Author + information
- Received December 9, 2015
- Revision received January 7, 2016
- Accepted January 14, 2016
- Published online March 28, 2016.
- Hidehiro Kaneko, MD,
- Frank Hoelschermann, MD,
- Grit Tambor, MD,
- Michael Neuss, MD and
- Christian Butter, MD∗ ()
- ↵∗Reprint requests and correspondence:
Dr. Christian Butter, Heart Center Brandenburg in Bernau, Ladeburger Straße 17, D-16321 Bernau, Germany.
An 84-year-old man was transferred to our institution due to severe aortic stenosis. Treatment options were discussed by our heart team, and the patient was considered to be a high-risk surgical candidate (Logistic EuroSCORE >20%). Therefore, we decided to perform transcatheter aortic valve replacement (TAVR).
Two days before TAVR, the patient underwent coronary angiography, which revealed significant stenosis of the proximal and middle portions of the right coronary artery. Everolimus-eluting stents were implanted in the right coronary artery with excellent results on angiography. There was no significant stenosis in the left coronary artery.
The TAVR procedure was performed with the patient under full anesthesia using a femoral approach. After valvuloplasty with a 20-mm balloon, a 23-mm SAPIEN 3 (Edwards Lifesciences, Irvine, California) was successfully implanted. Aortography after SAPIEN 3 implantation showed no evidence of coronary occlusion. During the procedure, the patient’s blood pressure was stable, and no vasopressor was used. However, 5 min after the procedure, new-onset ST-segment elevation suddenly occurred in the inferior leads with hemodynamic instability (Figure 1A).
Suspecting right coronary artery occlusion, we performed urgent coronary angiography, which demonstrated severe vasospasm not only of the right coronary artery (Figure 2A) but also the left coronary artery (left anterior ascending artery and left circumflex artery) (Figures 2B and 2C). During coronary angiography, the patient experienced ventricular fibrillation (Figure 1B) that was immediately converted by electrical cardioversion. Coronary occlusion is a rare but critical complication of TAVR. The occlusion is mainly caused by calcified native leaflets or an embolism. However, we suspected multivessel coronary artery spasm because of multiple screwlike stenotic occlusions in different segments. An intracoronary injection of nitrates promptly resolved the coronary artery spasm (Figures 2D to 2F) with ST-segment normalization (Figure 1C) and hemodynamic stabilization. The postoperative course was uneventful, and the patient was discharged with no sequelae on the post-operative day 12.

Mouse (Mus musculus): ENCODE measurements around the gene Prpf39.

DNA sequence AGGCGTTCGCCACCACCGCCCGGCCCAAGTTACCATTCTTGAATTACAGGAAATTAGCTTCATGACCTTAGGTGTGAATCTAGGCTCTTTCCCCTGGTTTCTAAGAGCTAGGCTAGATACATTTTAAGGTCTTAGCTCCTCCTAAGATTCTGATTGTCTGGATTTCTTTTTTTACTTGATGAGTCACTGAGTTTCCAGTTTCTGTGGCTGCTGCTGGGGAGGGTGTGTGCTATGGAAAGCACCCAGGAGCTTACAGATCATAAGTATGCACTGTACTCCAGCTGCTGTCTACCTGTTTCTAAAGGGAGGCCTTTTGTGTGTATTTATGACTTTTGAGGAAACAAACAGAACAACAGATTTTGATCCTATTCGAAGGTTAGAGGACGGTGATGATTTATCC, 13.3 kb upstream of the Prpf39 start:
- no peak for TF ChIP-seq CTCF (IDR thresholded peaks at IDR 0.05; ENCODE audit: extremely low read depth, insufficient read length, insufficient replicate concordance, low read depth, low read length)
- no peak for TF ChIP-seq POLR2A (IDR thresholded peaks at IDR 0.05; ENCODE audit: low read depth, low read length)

Several papers have reported cases of coronary artery spasm after cardiac surgery including aortic valve replacement. However, to our knowledge, this is the first occurrence of multivessel coronary artery spasm with hemodynamic instability soon after TAVR. We need to consider coronary artery spasm as a possible severe complication of this procedure.
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This work was supported by the Japan Society for the Promotion of Science (Dr. Kaneko). The authors have reported that they have no relationships relevant to the contents of this paper to disclose. Drs. Kaneko and Hoelschermann contributed equally to this work.
- Received December 9, 2015.
- Revision received January 7, 2016.
- Accepted January 14, 2016.
- American College of Cardiology Foundation